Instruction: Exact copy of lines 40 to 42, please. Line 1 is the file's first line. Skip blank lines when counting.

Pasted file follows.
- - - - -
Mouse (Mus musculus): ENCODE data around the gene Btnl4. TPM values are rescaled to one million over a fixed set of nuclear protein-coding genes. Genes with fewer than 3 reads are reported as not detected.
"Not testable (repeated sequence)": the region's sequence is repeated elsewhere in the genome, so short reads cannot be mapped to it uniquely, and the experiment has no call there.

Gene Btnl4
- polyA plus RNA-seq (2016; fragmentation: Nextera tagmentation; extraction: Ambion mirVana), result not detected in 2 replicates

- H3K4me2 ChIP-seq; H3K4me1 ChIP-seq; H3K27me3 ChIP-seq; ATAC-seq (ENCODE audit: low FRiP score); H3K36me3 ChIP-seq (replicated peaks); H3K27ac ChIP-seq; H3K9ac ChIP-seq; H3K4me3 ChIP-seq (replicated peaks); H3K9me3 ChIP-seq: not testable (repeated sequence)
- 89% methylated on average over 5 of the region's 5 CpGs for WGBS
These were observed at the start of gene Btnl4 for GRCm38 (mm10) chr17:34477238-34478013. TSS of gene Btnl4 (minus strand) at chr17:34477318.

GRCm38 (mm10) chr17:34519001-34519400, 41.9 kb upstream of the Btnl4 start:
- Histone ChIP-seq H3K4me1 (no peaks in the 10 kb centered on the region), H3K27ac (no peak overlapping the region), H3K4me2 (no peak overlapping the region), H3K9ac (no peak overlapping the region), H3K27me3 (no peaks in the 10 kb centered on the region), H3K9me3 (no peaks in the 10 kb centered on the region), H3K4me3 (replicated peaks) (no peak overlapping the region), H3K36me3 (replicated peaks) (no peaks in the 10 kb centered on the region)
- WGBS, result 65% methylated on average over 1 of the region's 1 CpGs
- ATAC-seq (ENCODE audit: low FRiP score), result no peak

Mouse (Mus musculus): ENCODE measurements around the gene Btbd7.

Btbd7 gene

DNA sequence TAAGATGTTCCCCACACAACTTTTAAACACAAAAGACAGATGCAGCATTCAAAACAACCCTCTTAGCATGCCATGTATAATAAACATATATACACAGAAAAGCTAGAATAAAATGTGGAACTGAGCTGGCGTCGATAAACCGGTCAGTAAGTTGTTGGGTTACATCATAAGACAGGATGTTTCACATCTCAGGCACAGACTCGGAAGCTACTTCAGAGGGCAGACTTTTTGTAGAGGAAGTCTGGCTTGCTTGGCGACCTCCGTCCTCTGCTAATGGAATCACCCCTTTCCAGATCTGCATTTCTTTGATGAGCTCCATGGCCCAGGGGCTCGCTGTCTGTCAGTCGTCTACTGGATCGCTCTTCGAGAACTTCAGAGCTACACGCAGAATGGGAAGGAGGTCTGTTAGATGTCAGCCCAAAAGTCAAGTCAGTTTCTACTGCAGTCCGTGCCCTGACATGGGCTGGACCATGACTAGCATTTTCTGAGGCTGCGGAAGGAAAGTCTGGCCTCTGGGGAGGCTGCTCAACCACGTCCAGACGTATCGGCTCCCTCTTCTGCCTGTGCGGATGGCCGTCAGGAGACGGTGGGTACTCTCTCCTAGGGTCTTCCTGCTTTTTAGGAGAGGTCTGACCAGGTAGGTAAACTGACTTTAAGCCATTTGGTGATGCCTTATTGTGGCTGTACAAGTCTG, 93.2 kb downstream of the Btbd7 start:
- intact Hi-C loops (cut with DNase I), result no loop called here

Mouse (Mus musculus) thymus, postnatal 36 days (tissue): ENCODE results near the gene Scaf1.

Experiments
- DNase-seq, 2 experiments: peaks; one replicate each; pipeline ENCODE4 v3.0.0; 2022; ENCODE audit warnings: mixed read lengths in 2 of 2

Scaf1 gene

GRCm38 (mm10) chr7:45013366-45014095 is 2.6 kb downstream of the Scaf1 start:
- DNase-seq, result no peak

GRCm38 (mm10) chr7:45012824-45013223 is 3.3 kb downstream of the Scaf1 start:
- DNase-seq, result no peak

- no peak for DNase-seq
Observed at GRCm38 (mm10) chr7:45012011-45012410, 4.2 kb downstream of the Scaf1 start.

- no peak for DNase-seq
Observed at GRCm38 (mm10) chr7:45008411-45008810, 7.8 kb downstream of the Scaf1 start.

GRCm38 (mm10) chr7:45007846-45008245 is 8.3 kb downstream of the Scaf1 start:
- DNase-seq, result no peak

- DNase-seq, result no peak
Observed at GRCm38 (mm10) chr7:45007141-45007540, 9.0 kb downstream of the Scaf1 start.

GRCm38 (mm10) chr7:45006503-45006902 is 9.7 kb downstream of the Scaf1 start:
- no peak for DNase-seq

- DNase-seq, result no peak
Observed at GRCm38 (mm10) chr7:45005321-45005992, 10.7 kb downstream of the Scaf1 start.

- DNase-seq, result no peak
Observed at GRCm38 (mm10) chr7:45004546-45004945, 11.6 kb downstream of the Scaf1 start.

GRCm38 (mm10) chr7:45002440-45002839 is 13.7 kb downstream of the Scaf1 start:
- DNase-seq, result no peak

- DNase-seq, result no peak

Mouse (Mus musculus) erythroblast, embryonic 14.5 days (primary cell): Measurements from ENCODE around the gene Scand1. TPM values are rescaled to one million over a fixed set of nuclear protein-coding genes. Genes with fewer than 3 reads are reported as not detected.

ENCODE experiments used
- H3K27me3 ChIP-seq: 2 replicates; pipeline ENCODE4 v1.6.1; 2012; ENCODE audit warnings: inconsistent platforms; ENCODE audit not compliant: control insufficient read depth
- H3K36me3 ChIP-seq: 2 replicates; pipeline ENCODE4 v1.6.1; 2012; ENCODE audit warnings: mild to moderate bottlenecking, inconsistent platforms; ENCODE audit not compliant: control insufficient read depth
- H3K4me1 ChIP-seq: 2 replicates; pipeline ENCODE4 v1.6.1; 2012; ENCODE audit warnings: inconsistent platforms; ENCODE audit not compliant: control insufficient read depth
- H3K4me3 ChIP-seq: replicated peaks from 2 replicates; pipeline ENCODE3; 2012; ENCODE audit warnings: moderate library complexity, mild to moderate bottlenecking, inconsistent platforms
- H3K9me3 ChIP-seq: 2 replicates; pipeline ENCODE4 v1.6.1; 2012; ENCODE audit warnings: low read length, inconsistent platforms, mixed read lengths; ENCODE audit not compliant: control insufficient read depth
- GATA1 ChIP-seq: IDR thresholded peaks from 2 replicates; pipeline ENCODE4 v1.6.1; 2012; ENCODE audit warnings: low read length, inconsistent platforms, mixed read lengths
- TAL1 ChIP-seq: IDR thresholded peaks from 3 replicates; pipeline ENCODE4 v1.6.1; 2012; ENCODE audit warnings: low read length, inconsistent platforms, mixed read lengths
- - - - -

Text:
- DNase-seq, result no peak

Mouse (Mus musculus) erythroblast, embryonic 14.5 days (primary cell): Measurements from ENCODE around the gene Scand1. TPM values are rescaled to one million over a fixed set of nuclear protein-coding genes. Genes with fewer than 3 reads are reported as not detected.

ENCODE experiments used